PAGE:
Trump Team Still Hasn't Defined Those 'Sanctuary Cities' That It Plans To Quash

Homeland Security Secretary John Kelly says they're thinking hard.
Secretary John Kelly met with mayors and police chiefs to discuss the campaign against sanctuary cities.
Secretary John Kelly met with mayors and police chiefs to discuss the campaign against sanctuary cities.
Kevin Lamarque/Reuters

WASHINGTON ― The Trump administration hasn’t determined exactly what a “sanctuary city” is yet, even as it tries to get rid of them through threats and public shaming.

In a meeting with mayors and local law enforcement officials on Wednesday, Homeland Security Secretary John Kelly acknowledged that his agency and the Department of Justice are still working on a firm definition of those sanctuary city policies that President Donald Trump has promised to eradicate.

Meanwhile, efforts to pressure cities, counties and states to assist the federal government in deporting people are escalating. On Monday, Attorney General Jeff Sessions reiterated a threat to deny certain funds to sanctuary cities. On Wednesday, Immigration and Customs Enforcement released its second weekly report listing jurisdictions that limit their cooperation with immigration agents and the number of times they declined to honor ICE’s requests to hold individuals longer.

All of this rankles city and county leaders, who say their policies are in line with federal law and the Constitution despite the “sanctuary city” label. Some also distance themselves from that label.

“We think that as long as we’re complying with federal law, then we shouldn’t be labeled with whatever label [that] intimates that we’re not,” Los Angeles Police Chief Charlie Beck told reporters after meeting with Kelly.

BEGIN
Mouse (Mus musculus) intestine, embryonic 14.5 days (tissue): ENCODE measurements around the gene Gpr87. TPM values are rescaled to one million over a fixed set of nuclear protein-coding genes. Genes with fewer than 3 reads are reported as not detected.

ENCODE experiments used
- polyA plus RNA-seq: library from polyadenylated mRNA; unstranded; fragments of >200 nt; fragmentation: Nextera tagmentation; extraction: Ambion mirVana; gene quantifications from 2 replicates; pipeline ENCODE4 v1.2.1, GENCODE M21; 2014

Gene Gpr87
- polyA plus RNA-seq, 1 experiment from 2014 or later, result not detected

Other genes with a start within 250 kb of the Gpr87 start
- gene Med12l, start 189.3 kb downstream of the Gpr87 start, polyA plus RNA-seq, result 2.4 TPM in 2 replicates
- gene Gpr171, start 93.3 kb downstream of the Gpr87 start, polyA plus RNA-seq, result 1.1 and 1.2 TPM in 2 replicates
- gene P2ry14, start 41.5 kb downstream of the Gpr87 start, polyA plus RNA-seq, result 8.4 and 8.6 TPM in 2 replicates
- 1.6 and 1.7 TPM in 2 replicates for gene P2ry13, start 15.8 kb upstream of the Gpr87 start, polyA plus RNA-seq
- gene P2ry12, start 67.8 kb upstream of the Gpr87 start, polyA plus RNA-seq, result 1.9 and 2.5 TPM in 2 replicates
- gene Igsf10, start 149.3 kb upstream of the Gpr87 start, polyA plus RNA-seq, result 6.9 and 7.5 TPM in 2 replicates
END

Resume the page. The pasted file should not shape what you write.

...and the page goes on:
Beck and other local leaders who met with Kelly said they’re confident they’re in compliance with the 1996 measure that Sessions cited when he vowed to deny funding to sanctuary jurisdictions. The law directs local officials to provide immigration-related information to the federal government ― something nearly all jurisdictions do regardless of whether they have sanctuary city policies.

The specifics differ, but most sanctuary city policies are actually about how local police responds to requests from ICE that they continue to hold undocumented immigrants already in their custody so that federal agents can pick those people up. Sanctuary jurisdictions often have policies against honoring such “detainer” requests unless ICE provides a warrant. Minus that warrant, they’ll release undocumented immigrants who are not being charged with a crime or who make bail.

Officials cite multiple reasons for not always meeting detainer requests. They say that close cooperation with ICE makes it harder for police to work with undocumented communities and discourages victims and witnesses from reporting crimes. Financial constraints are also at play, because ICE does not always quickly or entirely reimburse local governments for the cost of detaining people for longer periods.